I am looking for some sufficient conditions for an even, continuous, nonnegative, non-increasing, non-convex function to be non-negative definite. In other words $$ \int_0^\infty f(x)\cos(x\omega) \, dx\ge 0, \quad \omega \in \mathbb{R}. $$ The function $f(x)=\exp(-x^{\alpha})[x^{\alpha} \log(x) + \delta/\alpha ]$, $\alpha\in(1,2)$, $\delta\ge 2$. Note that for $\alpha\in(0,1)$, $f(x)$ is convex. I have tried complex detour numerically (as in Tuck, E. O.: On positivity of Fourier transforms, Bull. Austral. Math. Soc., 74 (2006) 133– 138) – did not work out. It seems the imaginary part always increases around $0$. I have tried Polya type conditions () - no luck either. For $\alpha\in(0,1)$ everything works out as the function is convex. Thank you in advance for any hints or references!

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    $\begingroup$ You can find a list of necessary conditions in On the positivity of Fourier transforms. $\endgroup$ Jul 15 '20 at 17:42
  • $\begingroup$ @CarloBeenakker, thank you, good read, I am seeking sufficient conditions though as I believe the function I am interested in is positive definite - cannot prove it rigorously but have some hand waving arguments $\endgroup$ Jul 15 '20 at 17:51
  • $\begingroup$ positive definite for all $\delta$ ? $\endgroup$ Jul 15 '20 at 18:45
  • $\begingroup$ @CarloBeenakker, $\delta\ge 2$, I have edited the question, thank you $\endgroup$ Jul 15 '20 at 19:12
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    $\begingroup$ You did 11 edits in 2 days, please don't permanently edit your post. Edit 7 was changing "Sufficient" into "sufficient" and Edit 12 was the reverse edit, so it looks like artificially putting the post in the front list. $\endgroup$
    – YCor
    Jul 16 '20 at 21:36

please show me how to prove for $|\omega|>20$

With great pleasure. We shall just show that $F(y)=\int_0^\infty e^{-x^a}x^a\log x\cos(yx)\,dx>0$ for large enough $y>0$. Note that $\cos(yx)=\Re e^{iyx}$, so we have the real part of a contour integral from $0$ to $+\infty$ of $e^{-z^a}z^a\log z e^{iyz}\,dz$. The integrand oscillates like crazy on the line, so we would like to move the contour up to get less oscillation. Ideally we would like to have a curve $\Gamma$ parameterized by $z(t)$ so that $\Re \left[e^{-z^a}z^a\log z e^{iyz}z'(t) \right] \ge 0$ everywhere on $\Gamma$. If we can do it, it would be the end of the story. However, for the integral in question it is, clearly, impossible (without the extra $1$ or $2$, the Fourier transform has zero integral, so it cannot be positive everywhere), so we'll settle for less: the integral over the "head part" of the contour will have relatively large positive real part and the tail will be small.

We will use the same curve $\Gamma$ that is normally used to prove that the Fourier transform of $e^{-|x|^a}$ is non-negative, namely, the curve $z(x)=x+i\xi(x)$, $x>0$, where $\xi(x)$ satisfies $(x+i\xi)^a=g+iyx$, $\xi,g\in\mathbb R$. This will make $e^{-z^a}e^{iyz}$ real positive on $\Gamma$. Note that $\xi$ is well-defined and continuous in $x$ for $1\le a<2$ and $\xi(x)\asymp x^{2-a}$ at $+\infty$, so this change of the contour is legitimate.

On $\Gamma$, we have $e^{-z^a}e^{iyz}=e^{-H}$ where $H=g+y\xi$. Differentiating the identity defining $\Gamma$, we get $az^{a-1}(1+i\xi_x)=g_x+iy$, so $$ H_x=g_x+y\xi_x=\Re [(g_x+iy)(1-i\xi_x)]=\Re[az^{a-1}|1+\xi_x|^2]>0 $$ for $z$ in the first quadrant, so $H$ is strictly increasing.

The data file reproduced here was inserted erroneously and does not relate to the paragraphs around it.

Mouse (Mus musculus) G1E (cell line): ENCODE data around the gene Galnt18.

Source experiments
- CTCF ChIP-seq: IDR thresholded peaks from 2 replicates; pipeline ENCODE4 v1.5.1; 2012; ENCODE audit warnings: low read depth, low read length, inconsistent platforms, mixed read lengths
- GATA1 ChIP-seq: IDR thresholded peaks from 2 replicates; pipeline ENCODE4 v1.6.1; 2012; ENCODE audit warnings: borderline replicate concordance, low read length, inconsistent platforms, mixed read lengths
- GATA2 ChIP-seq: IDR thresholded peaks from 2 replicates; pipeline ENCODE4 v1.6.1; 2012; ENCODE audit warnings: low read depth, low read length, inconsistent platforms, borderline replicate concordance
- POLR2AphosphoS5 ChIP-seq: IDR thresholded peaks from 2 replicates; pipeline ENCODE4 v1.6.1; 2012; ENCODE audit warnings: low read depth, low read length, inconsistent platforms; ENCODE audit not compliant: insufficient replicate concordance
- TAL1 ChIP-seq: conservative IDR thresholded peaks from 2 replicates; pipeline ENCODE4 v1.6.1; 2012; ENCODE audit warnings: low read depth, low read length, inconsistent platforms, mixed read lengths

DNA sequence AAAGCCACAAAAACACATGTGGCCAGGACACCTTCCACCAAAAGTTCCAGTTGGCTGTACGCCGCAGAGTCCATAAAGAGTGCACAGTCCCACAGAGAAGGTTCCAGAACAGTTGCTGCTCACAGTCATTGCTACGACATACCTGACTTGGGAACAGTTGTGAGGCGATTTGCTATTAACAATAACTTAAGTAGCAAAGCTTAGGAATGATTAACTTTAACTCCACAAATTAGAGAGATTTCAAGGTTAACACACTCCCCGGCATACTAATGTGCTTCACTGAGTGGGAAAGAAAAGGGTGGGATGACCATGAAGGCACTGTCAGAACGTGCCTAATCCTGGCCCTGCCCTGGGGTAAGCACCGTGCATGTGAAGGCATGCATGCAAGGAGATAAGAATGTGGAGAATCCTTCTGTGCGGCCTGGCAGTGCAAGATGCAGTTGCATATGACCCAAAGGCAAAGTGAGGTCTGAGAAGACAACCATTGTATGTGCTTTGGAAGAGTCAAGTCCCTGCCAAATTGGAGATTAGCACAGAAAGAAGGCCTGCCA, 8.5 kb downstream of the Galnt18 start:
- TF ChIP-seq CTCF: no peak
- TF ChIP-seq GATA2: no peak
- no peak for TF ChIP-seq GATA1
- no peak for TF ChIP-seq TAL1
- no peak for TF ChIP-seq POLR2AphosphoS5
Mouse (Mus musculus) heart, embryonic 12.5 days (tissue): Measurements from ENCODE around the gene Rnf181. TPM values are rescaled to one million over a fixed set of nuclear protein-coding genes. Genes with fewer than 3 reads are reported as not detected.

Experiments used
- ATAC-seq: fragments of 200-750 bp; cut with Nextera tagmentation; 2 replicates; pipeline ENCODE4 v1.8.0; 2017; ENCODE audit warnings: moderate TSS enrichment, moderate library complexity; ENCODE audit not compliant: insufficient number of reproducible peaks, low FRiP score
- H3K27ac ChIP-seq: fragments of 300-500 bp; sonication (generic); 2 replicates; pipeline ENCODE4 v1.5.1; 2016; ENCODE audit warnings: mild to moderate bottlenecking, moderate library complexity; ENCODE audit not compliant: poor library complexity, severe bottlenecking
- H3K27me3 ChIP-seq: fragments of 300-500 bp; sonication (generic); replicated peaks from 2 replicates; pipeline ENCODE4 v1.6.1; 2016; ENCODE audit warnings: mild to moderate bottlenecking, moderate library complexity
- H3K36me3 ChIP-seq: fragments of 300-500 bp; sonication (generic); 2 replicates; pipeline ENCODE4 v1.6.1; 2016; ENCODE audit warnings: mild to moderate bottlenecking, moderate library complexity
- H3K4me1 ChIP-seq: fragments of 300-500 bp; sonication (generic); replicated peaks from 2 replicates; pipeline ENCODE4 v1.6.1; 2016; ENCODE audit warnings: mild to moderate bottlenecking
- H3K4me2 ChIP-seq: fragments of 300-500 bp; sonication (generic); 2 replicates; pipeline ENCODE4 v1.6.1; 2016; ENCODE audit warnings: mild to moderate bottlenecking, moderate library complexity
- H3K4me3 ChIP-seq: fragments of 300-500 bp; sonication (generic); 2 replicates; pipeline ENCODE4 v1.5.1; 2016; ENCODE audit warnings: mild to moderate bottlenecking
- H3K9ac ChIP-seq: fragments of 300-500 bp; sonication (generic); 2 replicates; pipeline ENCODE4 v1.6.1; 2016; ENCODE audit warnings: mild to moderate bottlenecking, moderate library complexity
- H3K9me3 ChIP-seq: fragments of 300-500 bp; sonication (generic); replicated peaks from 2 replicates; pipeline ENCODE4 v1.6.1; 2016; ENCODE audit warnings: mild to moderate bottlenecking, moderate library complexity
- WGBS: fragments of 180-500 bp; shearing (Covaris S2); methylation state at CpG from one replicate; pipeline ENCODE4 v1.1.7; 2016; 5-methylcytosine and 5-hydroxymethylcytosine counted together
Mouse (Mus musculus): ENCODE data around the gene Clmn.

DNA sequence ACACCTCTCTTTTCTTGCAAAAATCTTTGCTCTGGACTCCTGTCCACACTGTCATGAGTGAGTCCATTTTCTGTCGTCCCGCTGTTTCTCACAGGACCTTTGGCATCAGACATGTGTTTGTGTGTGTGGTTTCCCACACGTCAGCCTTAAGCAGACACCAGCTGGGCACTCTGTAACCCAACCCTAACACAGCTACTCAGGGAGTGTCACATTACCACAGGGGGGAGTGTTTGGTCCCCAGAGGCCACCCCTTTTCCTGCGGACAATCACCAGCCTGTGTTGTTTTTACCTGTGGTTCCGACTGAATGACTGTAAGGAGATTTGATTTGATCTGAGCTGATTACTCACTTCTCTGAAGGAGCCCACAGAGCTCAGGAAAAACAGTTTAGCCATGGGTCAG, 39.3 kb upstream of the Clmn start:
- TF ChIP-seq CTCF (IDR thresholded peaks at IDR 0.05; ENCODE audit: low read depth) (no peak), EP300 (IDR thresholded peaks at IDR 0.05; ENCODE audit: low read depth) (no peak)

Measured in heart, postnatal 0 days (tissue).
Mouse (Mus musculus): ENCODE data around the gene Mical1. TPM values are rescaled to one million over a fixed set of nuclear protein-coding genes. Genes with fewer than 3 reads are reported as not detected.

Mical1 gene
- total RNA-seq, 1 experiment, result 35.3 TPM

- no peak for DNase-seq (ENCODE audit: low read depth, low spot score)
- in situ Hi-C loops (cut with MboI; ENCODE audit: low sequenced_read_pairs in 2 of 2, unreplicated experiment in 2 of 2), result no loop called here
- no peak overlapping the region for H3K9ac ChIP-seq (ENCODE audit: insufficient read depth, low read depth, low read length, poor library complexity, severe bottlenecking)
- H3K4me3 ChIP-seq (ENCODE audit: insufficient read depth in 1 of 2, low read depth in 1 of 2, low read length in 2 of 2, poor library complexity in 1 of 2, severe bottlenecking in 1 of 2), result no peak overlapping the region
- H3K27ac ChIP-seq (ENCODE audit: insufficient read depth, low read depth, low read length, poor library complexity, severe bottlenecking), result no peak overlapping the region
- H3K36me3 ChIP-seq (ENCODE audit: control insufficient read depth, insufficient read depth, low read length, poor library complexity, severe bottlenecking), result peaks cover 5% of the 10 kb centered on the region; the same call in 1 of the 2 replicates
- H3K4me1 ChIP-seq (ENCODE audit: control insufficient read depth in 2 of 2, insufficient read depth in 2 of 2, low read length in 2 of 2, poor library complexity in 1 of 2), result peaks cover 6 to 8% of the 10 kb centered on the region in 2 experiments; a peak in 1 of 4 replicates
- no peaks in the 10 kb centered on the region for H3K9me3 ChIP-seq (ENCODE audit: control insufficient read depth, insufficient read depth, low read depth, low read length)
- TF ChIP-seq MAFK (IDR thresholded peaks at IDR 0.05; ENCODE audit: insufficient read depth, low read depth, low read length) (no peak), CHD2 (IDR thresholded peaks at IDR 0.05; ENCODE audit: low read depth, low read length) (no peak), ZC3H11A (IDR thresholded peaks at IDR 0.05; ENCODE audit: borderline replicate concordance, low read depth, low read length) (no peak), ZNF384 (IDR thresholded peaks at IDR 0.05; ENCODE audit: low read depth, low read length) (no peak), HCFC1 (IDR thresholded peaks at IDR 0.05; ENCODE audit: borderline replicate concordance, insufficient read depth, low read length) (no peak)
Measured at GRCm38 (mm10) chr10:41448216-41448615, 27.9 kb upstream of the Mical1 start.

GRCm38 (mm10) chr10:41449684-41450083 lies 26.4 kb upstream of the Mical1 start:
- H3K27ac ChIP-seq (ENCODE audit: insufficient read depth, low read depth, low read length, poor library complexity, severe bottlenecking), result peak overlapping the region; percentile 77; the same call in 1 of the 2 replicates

We now want to evaluate $$ \Re\int_{\Gamma} e^{-H}z^a\log z\,dz=\int_{\Gamma} \Re\left[\frac{z^{a+1}}{a+1}\left(\log z-\frac 1{a+1}\right)\right]d(-e^{-H})\,. $$ To do it, we will switch to polar coordinates $z=Re^{i\theta}$. Notice that the equation for $\Gamma$ becomes $R^a\sin(a\theta)=yR\cos\theta$. Since $\theta\mapsto \frac{\sin(a\theta)}{\cos\theta}$ increases from $0$ to $+\infty$ as $\theta$ runs from $0$ to $\pi/2$, the curve $\Gamma$ intersects every circumference centered at $0$ only once, so the radius $R$ is a legitimate parameter on $\Gamma$.

We also have $\Re [z^a\bar z]=\Re[(x-i\xi)(g+iyx)]=x(g+y\xi)=xH$, so $$ H=R^a\frac{\cos((a-1)\theta)}{\cos\theta} $$ Now come a couple of observations. The first one is that $$ \sin(a\theta)=\sin((a-1)\theta)\cos\theta+\cos((a-1)\theta)\sin\theta $$ and $$ -\sin((a-1)\theta)\cos\theta+\cos((a-1)\theta)\sin\theta=\sin((2-a)\theta)>0 $$ for $\theta\in[0.\frac{\pi}2]$. Hence $$ R^a\cos((a-1)\theta)\sin\theta\le R^a\sin(a\theta)=yR\cos\theta\le 2R^a\cos((a-1)\theta)\sin\theta\,. $$ Juxtaposing this with the polar formula for $H$, we see that $H\sin\theta\le yR\le 2H\sin\theta$ on $\Gamma$.

The second observation is that $\sin(a\theta)\le 1$, so for $R\in[0,1]$, we have $\cos\theta\le\frac 1y$, i.e., $\theta\in[\theta_0,\frac\pi 2]$ where $\theta_0=\arccos\frac 1y$ is quite close to $\frac\pi 2$ for large $y$.

Now we are ready to look at the real part of $\frac{z^{a+1}}{a+1}\left(\log z-\frac 1{a+1}\right)$ when $R\le 1$. It is $$ \frac{R^{a+1}}{a+1}\left[\cos((a+1)\theta)\left(\log R-\frac 1{a+1}\right)-\theta\sin((a+1)\theta)\right]\,. $$ Note that $(a+1)\theta\in [2\theta_0,\frac{3\pi}2)$, so as soon as $\theta_0\ge\pi/4$ ($y>\sqrt 2$), the cosine is negative. Thus we can ignore $\log R<0$, which leaves us with the expression $$ -\cos((a+1)\theta)\frac 1{a+1}-\theta\sin((a+1)\theta) $$ on $[\theta_0,\frac {\pi}2]$. Taking the derivative, we see that it is increasing in $\theta$, so $\theta=\theta_0$ is the worst case. Again, it can easily be verified that this expression is greater than, say, $c(a)=\frac 1{2(a+1)}$ if $\theta_0$ is close enough to $\frac\pi 2$. Taking into account the bound $H\le yR/\sin\theta_0=:H_1R$ on $[0,1]$ and noting that for $R=1$, we have $H=\Re[z^a]+y\xi\ge -1+y\sin\theta_0=:H_0$, we immediately conclude that $$ \int_{\Gamma:R<1}\dots d(-e^{-H})\ge c(a)\int_0^{H_0/H_1}\frac {R^{a+1}}{a+1}H_1e^{-H_1R}\,dR $$ For large $y$, we have $H_0\approx H_1\approx y$ (see the accurate estimates above), so the whole integral is about $$ \frac{c(a)y}{a+1}\int_0^1 R^{a+1}e^{-yR}\,dR\approx \frac{c(a)}{a+1}y^{-a-1}\int_0^\infty r^{a+1}e^{-r}\,dr $$ i.e., we have just power decay in $y$ here.